Workers' compensation costs have risen 29 percent since 1998, contributing to financial troubles at the U.S. Postal Service, the agency's Office of the Inspector General yesterday told a subcommittee of the House Committee on Government Reform in written testimony.
USPS workers' compensation costs for 2001 were $731 million, up from $567 million in 1998, inspector general Karla W. Corcoran told the subcommittee, which is examining issues of the Office of Workers' Compensation Program for federal employees. This directly affects the postal service because “unlike other federal agencies, these costs are paid from postal revenues,” she said.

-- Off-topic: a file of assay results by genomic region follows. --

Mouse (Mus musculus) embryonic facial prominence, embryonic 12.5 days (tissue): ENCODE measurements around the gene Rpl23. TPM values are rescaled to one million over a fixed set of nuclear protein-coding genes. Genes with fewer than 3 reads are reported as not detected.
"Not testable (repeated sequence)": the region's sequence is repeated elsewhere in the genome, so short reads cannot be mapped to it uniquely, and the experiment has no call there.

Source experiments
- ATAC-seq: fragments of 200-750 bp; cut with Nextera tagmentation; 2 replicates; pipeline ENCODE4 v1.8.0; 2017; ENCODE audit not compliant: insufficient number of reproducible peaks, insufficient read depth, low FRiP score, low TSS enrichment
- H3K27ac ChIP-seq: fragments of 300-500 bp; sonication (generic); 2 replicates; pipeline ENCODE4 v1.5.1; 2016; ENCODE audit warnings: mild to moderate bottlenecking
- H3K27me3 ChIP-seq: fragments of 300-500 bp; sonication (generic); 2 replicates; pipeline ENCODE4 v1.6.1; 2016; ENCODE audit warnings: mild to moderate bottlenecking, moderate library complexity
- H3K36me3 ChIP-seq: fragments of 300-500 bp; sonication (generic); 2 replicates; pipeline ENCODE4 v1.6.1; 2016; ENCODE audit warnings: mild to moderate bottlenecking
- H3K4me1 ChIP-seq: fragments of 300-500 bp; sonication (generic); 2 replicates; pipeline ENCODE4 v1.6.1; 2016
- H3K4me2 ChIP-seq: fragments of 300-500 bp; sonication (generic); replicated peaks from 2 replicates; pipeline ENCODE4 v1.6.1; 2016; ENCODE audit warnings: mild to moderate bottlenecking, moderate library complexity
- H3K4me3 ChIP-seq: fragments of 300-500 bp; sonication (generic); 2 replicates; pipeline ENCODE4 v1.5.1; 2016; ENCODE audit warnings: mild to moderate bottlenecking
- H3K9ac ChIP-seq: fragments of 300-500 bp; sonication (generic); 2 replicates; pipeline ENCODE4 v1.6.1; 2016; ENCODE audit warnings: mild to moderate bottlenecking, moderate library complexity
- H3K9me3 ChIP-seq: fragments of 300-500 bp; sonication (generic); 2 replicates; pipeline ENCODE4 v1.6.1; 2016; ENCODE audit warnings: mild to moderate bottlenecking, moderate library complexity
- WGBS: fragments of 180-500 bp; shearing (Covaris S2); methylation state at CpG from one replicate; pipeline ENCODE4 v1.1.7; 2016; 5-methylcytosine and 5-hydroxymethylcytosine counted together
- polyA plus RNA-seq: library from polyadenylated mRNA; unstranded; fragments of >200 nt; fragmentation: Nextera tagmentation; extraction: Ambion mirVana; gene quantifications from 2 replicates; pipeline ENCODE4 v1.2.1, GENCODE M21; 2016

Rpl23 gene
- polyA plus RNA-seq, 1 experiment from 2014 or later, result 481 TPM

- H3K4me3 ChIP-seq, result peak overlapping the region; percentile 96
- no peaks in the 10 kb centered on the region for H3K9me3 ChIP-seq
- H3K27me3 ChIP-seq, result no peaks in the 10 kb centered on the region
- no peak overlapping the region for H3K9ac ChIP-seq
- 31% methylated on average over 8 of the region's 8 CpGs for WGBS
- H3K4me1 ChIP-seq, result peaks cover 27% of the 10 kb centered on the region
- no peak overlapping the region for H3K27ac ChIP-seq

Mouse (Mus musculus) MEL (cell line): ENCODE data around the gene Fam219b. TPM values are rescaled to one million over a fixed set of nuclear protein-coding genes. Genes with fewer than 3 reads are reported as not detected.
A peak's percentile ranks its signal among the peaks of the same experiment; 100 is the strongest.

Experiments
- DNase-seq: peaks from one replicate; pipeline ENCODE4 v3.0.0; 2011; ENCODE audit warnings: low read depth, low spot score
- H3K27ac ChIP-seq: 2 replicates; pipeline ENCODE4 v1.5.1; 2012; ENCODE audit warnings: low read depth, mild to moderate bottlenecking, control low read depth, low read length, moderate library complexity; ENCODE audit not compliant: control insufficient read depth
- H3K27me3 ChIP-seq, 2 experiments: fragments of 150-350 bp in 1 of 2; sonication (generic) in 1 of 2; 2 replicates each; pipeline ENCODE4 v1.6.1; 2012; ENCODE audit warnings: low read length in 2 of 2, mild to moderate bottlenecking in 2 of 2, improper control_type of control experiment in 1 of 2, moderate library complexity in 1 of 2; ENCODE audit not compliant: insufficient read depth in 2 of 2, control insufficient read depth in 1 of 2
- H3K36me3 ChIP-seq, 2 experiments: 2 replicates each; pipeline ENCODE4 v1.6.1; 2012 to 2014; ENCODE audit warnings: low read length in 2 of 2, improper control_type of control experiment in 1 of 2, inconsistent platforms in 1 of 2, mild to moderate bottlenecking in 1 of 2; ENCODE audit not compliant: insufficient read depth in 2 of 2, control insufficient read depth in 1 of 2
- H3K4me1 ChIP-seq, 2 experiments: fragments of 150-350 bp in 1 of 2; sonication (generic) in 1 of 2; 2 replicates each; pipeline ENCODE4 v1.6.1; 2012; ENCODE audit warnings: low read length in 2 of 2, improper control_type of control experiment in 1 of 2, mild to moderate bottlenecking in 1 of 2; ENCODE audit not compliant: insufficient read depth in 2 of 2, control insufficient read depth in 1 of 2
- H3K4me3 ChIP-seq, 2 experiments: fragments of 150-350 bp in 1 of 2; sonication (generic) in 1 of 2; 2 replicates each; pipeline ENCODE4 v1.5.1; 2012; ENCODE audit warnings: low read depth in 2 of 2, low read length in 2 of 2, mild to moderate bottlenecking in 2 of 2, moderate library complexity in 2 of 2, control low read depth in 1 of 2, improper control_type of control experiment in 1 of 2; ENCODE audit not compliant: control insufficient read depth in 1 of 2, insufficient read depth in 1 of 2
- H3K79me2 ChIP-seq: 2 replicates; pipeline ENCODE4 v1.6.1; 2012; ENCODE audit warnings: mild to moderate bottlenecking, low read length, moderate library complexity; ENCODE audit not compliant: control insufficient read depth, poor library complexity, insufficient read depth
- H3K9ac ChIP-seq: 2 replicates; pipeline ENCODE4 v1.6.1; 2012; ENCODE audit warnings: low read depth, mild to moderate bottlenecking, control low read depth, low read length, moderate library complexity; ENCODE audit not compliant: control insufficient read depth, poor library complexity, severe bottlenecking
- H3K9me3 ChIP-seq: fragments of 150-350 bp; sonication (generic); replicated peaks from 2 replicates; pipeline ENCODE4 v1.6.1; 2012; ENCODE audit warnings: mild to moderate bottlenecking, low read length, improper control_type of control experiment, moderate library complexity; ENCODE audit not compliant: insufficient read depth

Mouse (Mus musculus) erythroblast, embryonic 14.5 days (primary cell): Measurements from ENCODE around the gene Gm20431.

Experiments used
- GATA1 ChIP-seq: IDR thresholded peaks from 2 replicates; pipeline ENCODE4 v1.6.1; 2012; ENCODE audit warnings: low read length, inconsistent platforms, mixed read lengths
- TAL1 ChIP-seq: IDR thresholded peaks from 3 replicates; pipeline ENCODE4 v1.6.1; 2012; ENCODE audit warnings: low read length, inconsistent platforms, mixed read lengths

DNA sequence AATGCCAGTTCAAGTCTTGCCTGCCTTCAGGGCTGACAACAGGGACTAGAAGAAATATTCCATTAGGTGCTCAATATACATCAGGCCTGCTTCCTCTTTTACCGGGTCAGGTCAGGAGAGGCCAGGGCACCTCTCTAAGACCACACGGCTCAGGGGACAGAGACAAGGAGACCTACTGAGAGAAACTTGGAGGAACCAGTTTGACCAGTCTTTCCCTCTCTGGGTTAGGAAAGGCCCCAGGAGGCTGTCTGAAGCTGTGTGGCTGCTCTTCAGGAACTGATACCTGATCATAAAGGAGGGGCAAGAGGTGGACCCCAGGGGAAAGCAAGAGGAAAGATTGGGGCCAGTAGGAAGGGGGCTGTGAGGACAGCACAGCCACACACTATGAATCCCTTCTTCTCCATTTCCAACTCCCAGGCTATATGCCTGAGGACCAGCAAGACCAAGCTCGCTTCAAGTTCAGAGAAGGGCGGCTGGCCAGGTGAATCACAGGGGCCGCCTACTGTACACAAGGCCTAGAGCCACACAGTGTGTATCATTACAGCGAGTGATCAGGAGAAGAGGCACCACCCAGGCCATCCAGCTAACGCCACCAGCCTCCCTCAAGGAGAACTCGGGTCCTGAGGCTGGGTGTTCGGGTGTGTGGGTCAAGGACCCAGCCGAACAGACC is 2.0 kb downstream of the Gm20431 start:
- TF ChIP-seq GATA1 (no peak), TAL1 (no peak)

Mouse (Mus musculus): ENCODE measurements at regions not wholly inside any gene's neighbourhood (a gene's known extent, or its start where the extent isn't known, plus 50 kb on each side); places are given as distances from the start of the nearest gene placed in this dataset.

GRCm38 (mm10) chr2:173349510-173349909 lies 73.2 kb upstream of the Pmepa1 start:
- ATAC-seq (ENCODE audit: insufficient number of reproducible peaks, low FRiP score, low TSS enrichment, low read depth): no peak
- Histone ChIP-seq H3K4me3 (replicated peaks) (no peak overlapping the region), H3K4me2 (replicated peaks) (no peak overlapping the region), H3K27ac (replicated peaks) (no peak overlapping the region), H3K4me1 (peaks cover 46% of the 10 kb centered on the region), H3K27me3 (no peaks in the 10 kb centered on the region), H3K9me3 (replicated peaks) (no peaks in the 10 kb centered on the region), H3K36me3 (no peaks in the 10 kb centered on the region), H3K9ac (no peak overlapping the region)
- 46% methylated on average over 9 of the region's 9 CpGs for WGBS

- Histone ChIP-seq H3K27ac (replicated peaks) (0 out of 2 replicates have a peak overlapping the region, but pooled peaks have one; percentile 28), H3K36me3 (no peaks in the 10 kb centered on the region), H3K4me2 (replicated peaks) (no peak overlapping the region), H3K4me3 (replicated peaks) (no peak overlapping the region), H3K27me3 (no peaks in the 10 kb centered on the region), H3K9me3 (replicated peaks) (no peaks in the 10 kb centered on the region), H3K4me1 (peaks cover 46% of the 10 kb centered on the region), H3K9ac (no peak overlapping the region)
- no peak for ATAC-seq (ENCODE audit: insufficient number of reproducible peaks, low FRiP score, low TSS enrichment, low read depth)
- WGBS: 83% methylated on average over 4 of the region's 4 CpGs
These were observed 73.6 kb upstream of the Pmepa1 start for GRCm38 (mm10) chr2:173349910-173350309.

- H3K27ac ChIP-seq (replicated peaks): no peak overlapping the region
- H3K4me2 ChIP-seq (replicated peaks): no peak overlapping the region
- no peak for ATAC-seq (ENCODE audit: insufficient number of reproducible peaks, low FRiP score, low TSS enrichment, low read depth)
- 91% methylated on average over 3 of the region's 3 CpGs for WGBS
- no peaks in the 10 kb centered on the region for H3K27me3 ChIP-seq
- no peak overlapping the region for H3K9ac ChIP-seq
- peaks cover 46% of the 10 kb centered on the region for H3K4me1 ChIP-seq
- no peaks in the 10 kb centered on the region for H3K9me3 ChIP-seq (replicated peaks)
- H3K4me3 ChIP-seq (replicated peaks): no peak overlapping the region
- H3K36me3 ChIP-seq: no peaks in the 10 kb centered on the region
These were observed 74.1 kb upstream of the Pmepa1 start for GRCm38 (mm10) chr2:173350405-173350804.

Corcoran said in her testimony that as the largest participant in the program, the USPS accounts for about one-third of federal workers' compensation costs and that controlling these costs is a priority for postal service management.
Corcoran's office is working with the Department of Labor to find ways to address issues facing the workers' compensation program.